Calusinski hearing delayed to next week

  • Melissa Calusinski

    Melissa Calusinski

Updated 7/8/2016 7:21 PM

A hearing to determine whether a suburban woman convicted of murder should receive a new trial has been continued to next week by a Lake County judge.

Judge Daniel Shanes ordered lawyers back to court Tuesday with a detailed list of witnesses that both sides intend to call during a future evidentiary hearing for Melissa Calusinski, 29, of Carpentersville.


Calusinski was found guilty of murder in 2011 in the death of a 16-month-old Deerfield boy at a now-closed Lincolnshire day care.

The attorneys were asked to have that information in court Friday in order to establish how long the evidentiary hearing would take.

However, defense attorney Doug Johnson requested the delay in order to get the information.

Calusinski, who did not attend the court hearing, is serving a 31-year prison sentence after being found guilty of throwing Benjamin Kingan to the floor at the Minee Subee Day Care in the Park in Lincolnshire.

After an appellate court upheld the original guilty verdict, defense attorney Kathleen Zellner filed a 211-page new trial request in Lake County.

In the document, she said a second set of legible X-rays and proof the boy suffered a previous injury were never explored at Calusinski's trial.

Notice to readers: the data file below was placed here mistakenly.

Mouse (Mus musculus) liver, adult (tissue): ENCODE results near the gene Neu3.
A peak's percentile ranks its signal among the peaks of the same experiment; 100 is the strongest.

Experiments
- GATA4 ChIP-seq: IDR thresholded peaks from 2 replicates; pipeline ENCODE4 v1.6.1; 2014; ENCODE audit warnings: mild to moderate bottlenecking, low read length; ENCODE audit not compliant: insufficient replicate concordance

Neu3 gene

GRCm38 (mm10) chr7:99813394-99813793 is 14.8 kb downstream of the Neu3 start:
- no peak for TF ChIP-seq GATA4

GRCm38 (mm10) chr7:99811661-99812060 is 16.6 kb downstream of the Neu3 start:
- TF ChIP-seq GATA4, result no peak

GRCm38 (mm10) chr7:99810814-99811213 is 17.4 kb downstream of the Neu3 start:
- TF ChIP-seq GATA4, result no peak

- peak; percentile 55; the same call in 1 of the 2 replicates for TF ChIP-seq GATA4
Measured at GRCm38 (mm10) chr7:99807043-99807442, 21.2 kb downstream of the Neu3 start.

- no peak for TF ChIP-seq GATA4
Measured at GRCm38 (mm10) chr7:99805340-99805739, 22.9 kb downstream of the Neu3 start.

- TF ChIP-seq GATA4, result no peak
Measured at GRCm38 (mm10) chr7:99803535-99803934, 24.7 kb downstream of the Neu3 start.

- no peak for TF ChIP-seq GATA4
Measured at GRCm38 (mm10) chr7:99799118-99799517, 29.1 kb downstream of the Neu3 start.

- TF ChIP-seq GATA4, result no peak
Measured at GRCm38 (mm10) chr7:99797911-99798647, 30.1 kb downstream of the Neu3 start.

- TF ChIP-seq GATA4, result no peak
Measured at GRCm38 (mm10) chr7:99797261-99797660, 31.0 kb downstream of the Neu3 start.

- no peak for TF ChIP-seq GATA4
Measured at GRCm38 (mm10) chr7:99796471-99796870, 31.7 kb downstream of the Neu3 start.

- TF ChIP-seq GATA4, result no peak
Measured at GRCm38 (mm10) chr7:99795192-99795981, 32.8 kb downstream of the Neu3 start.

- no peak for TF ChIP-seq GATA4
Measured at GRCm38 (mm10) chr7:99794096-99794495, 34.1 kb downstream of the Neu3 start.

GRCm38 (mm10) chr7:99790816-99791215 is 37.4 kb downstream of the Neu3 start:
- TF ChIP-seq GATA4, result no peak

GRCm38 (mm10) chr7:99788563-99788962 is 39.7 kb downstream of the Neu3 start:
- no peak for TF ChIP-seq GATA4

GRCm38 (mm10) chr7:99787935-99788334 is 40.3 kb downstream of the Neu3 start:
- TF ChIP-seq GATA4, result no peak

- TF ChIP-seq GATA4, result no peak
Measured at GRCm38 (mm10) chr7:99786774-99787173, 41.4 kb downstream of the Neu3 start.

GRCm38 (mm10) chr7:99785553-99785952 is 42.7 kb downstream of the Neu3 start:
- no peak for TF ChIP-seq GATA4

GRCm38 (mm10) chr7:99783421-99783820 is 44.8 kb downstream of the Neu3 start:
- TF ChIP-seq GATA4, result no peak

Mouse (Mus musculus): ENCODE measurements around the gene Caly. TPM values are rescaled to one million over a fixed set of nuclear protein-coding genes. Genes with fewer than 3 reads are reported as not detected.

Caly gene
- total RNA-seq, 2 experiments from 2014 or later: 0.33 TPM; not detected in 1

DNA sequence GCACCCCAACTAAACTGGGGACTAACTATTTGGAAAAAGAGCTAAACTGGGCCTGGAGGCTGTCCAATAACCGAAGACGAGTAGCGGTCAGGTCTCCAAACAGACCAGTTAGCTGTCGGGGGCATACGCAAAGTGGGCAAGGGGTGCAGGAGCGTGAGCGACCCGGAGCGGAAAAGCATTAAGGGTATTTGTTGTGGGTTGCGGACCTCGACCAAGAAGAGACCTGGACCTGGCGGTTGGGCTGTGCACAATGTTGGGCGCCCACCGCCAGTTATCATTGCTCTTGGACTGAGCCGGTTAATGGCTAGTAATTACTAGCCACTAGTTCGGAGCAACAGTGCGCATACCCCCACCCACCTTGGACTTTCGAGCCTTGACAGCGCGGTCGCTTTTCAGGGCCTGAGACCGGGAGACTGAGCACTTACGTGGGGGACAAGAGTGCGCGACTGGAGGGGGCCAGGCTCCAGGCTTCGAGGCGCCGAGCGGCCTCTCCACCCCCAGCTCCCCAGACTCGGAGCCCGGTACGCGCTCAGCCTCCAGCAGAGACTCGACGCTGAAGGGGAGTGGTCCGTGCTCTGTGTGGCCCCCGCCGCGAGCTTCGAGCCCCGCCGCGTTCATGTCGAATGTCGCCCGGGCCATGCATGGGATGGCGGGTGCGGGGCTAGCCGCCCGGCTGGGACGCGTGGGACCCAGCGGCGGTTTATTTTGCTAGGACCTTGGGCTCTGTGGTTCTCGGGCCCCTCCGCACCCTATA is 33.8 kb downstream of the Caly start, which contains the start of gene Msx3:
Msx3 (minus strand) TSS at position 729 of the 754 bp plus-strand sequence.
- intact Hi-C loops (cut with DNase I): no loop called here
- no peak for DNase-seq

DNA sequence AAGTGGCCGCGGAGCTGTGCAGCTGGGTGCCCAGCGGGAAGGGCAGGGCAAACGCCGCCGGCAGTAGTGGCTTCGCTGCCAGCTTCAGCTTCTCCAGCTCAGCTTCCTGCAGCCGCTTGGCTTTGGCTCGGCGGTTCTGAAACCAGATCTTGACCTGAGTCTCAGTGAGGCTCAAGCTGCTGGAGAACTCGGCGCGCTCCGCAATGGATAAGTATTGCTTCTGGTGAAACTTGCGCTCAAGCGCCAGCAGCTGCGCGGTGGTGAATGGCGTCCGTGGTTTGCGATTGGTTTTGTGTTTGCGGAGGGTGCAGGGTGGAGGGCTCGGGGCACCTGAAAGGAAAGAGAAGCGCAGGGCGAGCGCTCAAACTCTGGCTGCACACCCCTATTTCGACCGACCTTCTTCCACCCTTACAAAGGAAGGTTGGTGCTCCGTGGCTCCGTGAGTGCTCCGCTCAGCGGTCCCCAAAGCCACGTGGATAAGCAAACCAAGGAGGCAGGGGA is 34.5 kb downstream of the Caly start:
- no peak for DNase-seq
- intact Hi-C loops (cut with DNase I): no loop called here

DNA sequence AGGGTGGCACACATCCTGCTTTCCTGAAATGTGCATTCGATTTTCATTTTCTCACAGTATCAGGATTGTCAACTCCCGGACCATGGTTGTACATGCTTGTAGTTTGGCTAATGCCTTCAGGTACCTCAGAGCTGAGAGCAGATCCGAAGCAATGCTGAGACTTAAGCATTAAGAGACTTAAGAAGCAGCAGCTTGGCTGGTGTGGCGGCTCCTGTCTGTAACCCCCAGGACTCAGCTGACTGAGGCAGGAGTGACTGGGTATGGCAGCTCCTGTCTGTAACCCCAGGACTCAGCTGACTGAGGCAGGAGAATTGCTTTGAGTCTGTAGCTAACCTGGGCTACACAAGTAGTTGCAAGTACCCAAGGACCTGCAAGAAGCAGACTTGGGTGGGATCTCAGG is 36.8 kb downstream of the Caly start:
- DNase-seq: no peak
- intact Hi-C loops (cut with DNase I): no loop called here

Officials said Benjamin's head swelled like "an old fashioned light bulb" due to the chronic concussions he suffered, according to the court document, and not an acute injury as pathologists previously had stated.

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However, prosecutors filed a 37-page motion to dismiss the request, claiming the new X-ray evidence was actually old evidence defense attorneys had in their possession but never electronically enhanced before the trial.

Prosecutors also said the X-rays do not change the jury's finding that Calusinski threw the boy to the floor, which caused his death.

If her murder conviction is vacated, the state would need to give Calusinski a new trial. If Shanes rules against Calusinski, she would have the option to appeal the case to the state appellate court.

Attorneys said the evidentiary hearing could take one to three days.

The date of that hearing is expected to be decided Tuesday.

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